“The Rotorua tourism industry employs 23% of our city’s workforce and earns $845 million a year so this will have a big impact and again not just on the tourism businesses but on those that supply and service them also. The Tourism Industry Aotearoa surveyed hundreds of tourism businesses this week and some suggestions of what local governments could do to help included freezing rate increases, providing fee and concession relief.”
“I think our RTO (Regional Tourism Organisation) Destination Rotorua, does a fantastic job of promoting our region domestically and internationally, the council can’t stop this now to save money, keep spending to keep our profile domestically and internationally so our recovery isn’t so long, but be mindful of the businesses that have lost income and not increase membership rates to supplement this marketing.”
Last night’s live programme “Rebuilding Paradise with Paul Henry” focused on tourism and the gigantic economical impact that the affects of Covid-19 has had on this $41 Billion dollar a year industry. While only $17 Billion comes from international tourism it is a huge chunk of the tourism revenue pie.
Paul Henry spoke to Stephen England-Hall, NZ Tourism CEO about how he could see New Zealand’s tourism industry go from ‘surviving to thriving’.
With over 300-400 thousand New Zealander’s employed in the tourism industry across Aotearoa, the impacts and effects will be felt far and wide. How will Tourism NZ, led by CEO Stephen England-Hall help tourism operators to survive and navigate through the uncertainty they are currently facing and will do for some time?
There is a possibility of over 100,000 potential job losses in the tourism sector. What innovative ways will tourism operators be able to survive?
Stephen England-Hall mentioned that after conversations had recently, it is important in the future that our tourism “industry gives back more than it takes.” He says the tourism industry needs to be “good for our environment, good for our communities, uplifting of our culture and of course, ultimately, provides back economically too.”
It will be important that local and national tourism operators look to move away from marketing not only to overseas tourists but also provide packages, activities and adventures more tailored to everyday New Zealanders.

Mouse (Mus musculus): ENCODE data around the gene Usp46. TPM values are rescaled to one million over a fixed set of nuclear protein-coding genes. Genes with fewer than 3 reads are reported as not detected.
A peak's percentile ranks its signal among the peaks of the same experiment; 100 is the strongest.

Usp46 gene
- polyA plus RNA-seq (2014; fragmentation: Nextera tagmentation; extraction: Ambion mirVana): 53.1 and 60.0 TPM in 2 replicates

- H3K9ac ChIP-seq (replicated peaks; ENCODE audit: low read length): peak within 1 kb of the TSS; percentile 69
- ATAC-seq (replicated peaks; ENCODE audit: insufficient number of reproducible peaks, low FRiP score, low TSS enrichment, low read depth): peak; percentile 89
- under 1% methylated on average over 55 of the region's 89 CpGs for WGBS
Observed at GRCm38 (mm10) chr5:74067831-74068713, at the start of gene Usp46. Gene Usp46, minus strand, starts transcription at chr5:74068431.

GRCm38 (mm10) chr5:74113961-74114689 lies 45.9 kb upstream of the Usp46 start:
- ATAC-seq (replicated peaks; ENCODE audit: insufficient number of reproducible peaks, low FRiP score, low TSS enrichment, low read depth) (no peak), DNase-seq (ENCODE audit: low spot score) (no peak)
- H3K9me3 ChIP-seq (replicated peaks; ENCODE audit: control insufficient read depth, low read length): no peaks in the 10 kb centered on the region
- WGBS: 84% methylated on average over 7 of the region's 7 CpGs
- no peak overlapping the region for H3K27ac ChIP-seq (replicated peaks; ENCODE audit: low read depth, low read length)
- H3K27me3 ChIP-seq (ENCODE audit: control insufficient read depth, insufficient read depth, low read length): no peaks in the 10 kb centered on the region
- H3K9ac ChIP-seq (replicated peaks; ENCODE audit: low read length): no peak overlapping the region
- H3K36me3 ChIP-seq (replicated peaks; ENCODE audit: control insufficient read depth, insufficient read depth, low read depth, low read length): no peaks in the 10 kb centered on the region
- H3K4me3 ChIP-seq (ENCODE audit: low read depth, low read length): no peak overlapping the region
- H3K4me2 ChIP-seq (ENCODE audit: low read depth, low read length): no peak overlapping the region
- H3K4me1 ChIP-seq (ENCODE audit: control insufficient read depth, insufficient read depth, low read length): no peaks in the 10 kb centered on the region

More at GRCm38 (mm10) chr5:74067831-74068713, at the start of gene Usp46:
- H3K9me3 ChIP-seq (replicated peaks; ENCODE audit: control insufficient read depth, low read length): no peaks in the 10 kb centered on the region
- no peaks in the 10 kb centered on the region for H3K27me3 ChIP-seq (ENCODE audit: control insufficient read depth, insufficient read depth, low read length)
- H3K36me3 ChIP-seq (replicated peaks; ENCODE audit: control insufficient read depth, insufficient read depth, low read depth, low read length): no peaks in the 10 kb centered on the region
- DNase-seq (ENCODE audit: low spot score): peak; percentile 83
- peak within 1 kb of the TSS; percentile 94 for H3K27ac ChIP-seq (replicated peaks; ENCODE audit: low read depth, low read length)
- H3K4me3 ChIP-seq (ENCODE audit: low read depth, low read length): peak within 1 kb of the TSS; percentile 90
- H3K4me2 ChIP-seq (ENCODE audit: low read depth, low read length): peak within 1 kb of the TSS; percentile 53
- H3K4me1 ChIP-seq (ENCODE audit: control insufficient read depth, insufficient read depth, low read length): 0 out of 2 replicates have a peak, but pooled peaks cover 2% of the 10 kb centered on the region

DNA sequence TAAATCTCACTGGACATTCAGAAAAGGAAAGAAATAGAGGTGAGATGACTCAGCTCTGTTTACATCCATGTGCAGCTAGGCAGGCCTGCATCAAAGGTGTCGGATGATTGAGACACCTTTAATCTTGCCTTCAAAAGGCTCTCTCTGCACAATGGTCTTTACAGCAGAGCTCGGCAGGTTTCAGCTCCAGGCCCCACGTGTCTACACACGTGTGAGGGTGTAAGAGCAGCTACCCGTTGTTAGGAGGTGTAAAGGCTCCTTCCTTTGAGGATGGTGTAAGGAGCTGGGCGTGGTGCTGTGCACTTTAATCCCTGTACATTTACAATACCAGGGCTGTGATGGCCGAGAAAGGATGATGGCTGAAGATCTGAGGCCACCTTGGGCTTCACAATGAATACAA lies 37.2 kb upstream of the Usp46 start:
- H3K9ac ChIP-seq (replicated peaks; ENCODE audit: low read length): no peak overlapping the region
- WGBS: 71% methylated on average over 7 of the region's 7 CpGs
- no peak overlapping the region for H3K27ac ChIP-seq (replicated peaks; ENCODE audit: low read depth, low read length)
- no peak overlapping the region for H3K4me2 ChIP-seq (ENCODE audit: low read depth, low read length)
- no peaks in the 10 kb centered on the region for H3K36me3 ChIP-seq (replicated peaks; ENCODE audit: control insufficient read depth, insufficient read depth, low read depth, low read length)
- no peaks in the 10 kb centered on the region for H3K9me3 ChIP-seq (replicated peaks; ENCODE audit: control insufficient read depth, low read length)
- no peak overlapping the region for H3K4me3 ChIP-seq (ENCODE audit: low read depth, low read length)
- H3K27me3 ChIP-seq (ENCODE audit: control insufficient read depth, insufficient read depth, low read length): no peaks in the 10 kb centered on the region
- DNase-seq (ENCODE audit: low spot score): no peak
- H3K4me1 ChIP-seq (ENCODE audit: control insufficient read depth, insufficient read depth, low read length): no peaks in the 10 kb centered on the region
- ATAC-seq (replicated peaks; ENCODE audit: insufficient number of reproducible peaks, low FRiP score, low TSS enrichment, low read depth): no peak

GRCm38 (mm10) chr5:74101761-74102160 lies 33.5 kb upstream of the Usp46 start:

The priority now is ensuring that as many of these tourism ventures survive as possible. How can tourism operators protect their businesses, look after their staff, reduce costs and look to ways to improve business in this new normal way of living once we are post Covid-19?
Domestic tourism makes up over half of the tourism revenue each year and therefore it will be important to maintain our interest as we make more careful choices about where to spend our money? Money that is usually spent on overseas travel and adventures can hopefully now be spent locally and nationally on holidays in our own country.
Many other factors will play a part in the rebuilding of the tourism sector. Kiwis face uncertainty over their own employment, loss of income and the direction our country will take to recover economically in the wake of a Level four lockdown from Covid-19.
When Paul Henry asked specifically about Rotorua and Queenstown, my ears pricked up more, after all this is my original worry.
Stephen England-Hall replied that he was “absolutely” worried. “We are very concerned about those parts of New Zealand whose economies are largely based or almost entirely based on the tourism industry. ‘Cause not only is it just the peoples jobs or businesses… at risk, but the flow on impacts communities.”
Cafes, restaurants, bars, transport (airport /buses / taxis / Uber), entertainment venues, sports events or games are all impacted by the reduction in numbers who would of potentially visited our city in the coming year.
“The flow on is huge.” Paul Henry interjected.
Not only does Rotorua along with other tourism based cities and towns need to look at how to keep New Zealanders visiting in the next twelve months, nationally and internationally, we need to continue to market New Zealand as a destination worth saving up for, worth returning to once the border controls are open and international travel can resume.
Our New Zealand brand needs to stay active. We need to continue to be in the forefront of the rest of the worlds minds so that one day tourists will once again return to New Zealand as a safe and amazing place to visit.
Perhaps in the short term a South Pacific overseas travel bubble may open up and be introduced which would allow travel between Australia, Pacific Islands and New Zealand. This would potentially help to boost tourism revenue for our neighbours as well as ourselves. Slowly and surely as more countries gain control over the Covid-19 situation and / or a vaccine is introduced, more countries can be added to our overseas travel bubble as well. It is something to hope for anyway.
Start planning and saving up to explore your own country. There is no better way to have quality experiences and holidays while also helping our communities survive.